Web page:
Maimonides is clear: At one extreme, God fully protects the righteous. And at the other extreme, God is unrelated to sinners, and there are varying degrees in between. But bashert is not true, that all people at all times receive God’s providence.
How then did Joseph tell his brothers (Gen. 45:5) that they did not sell him, but that it was God’s plan? Here, it was in fact God’s plan, as Joseph realized after witnessing Pharaoh’s prophetic dreams, and Joseph “ended up” close to Pharaoh to provide dream interpretation and save all from famine. Joseph witnessed divine providence. But Joseph could not deny his brothers’ free will sin of not showing him mercy. Here, Joseph expressed his amazing perfection, that he valued God’s plan over his brothers’ imperfection. By telling his brothers fearing Joseph’s revenge, “it was to save life that God sent me ahead of you,” Joseph told his brothers that he does not follow petty emotions, but sees the greater picture, and he values that alone. He told them he will not retaliate because in the end, it was a good thing that he was in Egypt. His brothers sinned, but he would not take revenge. But most cases are not like this; God is not guiding events. Even here, God did not interfere with the brothers’ free choices.
Another perfection is how the righteous relate to misfortunes, as did King David, when he said, “God told him [Shimi ben Gera] to curse me” (II Sam. 16:10). As King David cannot know God’s thoughts, this means King David used that event for his perfection “as if” God willed it (Radak). Meaning, as God decreed all men to have free will, and at times some men will use it to curse others, King David operated based on that reality, and appreciated God's decree of free will—not that he felt God coerced Shimi curse him. King David always saw God behind the scenes of all events. His attachment to this ultimate reality (God) allowed him to care less about uncomfortable events. King David said, “Perhaps God will look upon my punishment [Shimi’s curse] and recompense me for the abuse he has uttered today.” Meaning, King David felt that being humbled by the curse enabled him an opportunity to perfect himself…not that God is providing some reward. Perhaps King David had some area of his personality that verbal abuse could awaken some self-reflection, and ultimately, improvement. This is the recompense to which King David refers. He recompenses himself through refining his character.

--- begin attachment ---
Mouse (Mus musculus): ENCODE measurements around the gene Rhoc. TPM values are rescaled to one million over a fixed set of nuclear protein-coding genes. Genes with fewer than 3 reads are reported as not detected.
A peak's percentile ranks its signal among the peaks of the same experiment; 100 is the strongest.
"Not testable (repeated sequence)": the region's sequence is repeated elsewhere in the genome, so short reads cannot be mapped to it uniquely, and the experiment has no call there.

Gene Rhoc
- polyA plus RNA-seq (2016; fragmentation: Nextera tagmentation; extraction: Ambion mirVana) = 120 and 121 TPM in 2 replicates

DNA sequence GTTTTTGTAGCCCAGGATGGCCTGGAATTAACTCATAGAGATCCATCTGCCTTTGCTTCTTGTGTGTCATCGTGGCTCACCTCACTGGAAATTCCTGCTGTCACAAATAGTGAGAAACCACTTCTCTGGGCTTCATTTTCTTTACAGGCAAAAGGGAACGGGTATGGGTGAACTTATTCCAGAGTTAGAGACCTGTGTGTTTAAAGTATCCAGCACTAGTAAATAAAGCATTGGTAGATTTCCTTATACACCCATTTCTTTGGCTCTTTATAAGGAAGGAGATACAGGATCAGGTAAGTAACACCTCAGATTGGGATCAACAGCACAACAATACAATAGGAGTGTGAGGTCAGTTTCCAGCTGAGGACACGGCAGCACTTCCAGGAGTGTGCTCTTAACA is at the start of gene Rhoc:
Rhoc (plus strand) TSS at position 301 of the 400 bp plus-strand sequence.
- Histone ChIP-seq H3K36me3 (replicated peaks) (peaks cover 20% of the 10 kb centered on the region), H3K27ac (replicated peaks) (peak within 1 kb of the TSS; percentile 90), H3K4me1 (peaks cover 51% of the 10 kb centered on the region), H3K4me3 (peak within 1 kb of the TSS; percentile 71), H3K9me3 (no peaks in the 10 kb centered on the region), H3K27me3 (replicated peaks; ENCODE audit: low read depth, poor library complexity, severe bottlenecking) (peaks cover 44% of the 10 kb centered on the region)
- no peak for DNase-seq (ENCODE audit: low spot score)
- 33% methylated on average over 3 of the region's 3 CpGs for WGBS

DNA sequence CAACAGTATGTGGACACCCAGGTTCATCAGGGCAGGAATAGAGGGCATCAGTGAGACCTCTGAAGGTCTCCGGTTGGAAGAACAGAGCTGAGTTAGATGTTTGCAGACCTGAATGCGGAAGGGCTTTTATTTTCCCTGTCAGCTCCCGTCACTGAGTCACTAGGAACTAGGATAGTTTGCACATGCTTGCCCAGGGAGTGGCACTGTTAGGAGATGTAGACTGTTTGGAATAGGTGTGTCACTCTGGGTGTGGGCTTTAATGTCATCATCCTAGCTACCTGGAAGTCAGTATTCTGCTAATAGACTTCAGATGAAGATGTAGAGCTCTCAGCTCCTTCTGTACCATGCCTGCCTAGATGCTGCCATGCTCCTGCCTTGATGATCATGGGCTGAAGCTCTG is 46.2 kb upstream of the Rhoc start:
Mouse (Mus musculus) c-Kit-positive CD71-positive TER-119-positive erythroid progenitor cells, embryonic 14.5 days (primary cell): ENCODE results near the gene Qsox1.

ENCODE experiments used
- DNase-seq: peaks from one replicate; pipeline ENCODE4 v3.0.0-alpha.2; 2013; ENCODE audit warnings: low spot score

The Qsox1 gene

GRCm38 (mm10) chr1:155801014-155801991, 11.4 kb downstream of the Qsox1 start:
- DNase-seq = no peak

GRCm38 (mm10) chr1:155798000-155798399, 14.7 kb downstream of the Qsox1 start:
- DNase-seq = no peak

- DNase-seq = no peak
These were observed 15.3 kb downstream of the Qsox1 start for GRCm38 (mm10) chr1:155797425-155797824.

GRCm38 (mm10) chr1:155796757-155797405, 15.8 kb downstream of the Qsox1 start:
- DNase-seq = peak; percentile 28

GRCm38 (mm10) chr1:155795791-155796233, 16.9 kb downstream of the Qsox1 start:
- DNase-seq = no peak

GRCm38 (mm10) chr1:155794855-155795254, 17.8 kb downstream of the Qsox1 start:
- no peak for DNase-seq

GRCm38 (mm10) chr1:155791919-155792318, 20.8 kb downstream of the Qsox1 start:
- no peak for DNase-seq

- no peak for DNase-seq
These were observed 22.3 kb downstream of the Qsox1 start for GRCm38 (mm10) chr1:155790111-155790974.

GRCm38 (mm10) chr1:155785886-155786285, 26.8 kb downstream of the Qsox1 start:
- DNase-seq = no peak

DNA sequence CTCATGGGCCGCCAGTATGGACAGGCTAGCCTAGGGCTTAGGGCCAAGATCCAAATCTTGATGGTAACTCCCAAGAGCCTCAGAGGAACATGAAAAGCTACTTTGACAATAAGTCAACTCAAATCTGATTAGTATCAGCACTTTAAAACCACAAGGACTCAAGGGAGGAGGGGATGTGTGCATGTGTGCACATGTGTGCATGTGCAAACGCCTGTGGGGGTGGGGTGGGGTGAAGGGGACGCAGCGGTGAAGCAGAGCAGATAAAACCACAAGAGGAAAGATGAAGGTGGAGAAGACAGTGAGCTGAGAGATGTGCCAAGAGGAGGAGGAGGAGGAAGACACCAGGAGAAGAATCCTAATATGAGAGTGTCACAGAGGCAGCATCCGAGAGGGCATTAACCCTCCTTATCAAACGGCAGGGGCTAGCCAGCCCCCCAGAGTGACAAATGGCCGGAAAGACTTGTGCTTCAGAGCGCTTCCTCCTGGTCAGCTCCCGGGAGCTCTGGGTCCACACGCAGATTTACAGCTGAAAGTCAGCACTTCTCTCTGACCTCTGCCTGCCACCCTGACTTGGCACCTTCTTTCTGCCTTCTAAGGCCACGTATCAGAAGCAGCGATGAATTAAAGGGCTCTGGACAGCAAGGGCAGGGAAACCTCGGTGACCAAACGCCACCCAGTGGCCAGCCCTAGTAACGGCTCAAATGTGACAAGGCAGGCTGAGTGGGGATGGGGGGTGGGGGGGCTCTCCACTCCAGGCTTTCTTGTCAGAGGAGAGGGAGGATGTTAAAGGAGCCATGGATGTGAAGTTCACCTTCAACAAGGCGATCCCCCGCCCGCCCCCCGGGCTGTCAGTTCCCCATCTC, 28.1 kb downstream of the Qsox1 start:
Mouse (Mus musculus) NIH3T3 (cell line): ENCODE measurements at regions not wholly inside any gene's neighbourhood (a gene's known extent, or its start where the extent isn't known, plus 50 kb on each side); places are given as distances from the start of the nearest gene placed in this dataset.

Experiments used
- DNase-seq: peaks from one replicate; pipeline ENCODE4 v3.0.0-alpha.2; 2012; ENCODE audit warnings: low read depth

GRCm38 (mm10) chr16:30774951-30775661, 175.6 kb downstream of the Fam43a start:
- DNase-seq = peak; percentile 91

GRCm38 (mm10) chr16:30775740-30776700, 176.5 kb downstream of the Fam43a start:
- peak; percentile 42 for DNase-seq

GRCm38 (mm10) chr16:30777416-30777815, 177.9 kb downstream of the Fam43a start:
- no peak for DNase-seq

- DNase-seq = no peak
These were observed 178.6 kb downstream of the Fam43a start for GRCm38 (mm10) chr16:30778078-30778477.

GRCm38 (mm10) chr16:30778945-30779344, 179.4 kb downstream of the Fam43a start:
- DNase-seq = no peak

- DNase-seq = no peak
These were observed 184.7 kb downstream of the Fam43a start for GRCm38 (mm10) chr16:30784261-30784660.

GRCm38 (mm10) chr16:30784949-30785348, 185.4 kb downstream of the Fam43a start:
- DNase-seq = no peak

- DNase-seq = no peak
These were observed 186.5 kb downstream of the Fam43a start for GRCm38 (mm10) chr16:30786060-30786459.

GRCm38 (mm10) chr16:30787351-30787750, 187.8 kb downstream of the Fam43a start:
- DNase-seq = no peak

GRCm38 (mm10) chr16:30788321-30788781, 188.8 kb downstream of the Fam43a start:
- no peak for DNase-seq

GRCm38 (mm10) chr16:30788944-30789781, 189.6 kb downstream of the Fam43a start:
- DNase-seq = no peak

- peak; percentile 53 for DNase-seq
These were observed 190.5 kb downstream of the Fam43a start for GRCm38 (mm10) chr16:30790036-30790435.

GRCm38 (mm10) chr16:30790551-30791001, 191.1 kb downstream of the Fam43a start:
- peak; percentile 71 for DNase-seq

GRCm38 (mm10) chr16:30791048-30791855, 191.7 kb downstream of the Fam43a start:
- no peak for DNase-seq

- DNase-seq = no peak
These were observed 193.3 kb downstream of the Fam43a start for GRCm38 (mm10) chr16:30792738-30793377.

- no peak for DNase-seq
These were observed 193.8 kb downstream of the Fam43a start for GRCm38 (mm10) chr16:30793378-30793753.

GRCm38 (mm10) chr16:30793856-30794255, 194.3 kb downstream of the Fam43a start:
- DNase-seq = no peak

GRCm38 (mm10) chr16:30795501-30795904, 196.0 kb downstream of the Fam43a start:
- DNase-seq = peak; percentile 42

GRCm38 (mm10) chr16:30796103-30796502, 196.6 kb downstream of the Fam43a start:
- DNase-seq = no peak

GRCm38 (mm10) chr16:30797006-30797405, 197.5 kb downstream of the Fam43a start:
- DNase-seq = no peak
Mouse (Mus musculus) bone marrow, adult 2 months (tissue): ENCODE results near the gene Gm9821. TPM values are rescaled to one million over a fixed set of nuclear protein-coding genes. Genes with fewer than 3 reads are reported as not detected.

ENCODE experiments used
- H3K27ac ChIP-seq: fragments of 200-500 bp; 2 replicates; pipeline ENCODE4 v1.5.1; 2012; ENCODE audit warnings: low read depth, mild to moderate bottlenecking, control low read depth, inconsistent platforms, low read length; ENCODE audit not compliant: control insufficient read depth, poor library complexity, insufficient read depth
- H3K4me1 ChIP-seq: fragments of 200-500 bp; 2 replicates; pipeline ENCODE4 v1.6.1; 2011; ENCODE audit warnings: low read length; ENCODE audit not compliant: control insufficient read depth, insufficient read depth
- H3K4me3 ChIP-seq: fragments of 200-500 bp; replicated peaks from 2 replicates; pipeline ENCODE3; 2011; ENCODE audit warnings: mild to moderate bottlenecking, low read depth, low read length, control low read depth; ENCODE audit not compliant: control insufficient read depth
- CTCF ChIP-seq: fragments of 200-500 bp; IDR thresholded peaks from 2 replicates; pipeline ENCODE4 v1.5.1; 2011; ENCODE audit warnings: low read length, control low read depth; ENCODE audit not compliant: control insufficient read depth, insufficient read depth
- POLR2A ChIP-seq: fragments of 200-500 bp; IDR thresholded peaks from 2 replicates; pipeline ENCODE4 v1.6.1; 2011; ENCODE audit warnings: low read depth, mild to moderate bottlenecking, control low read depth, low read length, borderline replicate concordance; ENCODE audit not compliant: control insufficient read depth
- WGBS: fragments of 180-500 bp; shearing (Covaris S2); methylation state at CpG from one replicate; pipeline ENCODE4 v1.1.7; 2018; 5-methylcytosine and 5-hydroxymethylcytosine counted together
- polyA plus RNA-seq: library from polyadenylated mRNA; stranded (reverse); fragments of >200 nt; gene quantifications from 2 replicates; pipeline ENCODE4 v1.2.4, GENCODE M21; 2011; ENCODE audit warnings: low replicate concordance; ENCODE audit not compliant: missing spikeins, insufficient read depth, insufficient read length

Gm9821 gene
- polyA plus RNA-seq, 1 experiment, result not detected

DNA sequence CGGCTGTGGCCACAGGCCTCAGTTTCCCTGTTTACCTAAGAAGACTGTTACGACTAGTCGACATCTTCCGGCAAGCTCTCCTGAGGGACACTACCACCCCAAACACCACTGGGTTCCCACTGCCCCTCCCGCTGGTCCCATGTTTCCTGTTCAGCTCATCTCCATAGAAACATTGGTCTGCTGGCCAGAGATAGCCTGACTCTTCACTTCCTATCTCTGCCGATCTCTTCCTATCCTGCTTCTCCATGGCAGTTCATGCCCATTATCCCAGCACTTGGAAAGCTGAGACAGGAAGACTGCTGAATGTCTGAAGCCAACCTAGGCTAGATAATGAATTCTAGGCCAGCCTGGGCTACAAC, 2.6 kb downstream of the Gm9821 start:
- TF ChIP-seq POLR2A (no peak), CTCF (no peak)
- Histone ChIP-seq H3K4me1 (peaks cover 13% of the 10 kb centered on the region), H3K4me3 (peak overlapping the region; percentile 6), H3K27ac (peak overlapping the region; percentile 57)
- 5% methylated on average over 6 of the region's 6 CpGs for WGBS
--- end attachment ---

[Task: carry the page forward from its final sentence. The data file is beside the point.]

In summary, bashert is a false human fantasy. Torah and our sages do not endorse bashert. Events occur due to either human free choice, chance/nature, and for righteous people, God’s intervention. But to say all is bashert is without evidence, and is generated from our emotions, not our reason. We must also unravel lessons regarding Joseph, King David and others…Torah is not a simple read. But when we arrive at Torah’s true underlying lessons, they are perfectly reasonable and “pleasant in all their ways” (Prov. 3:17).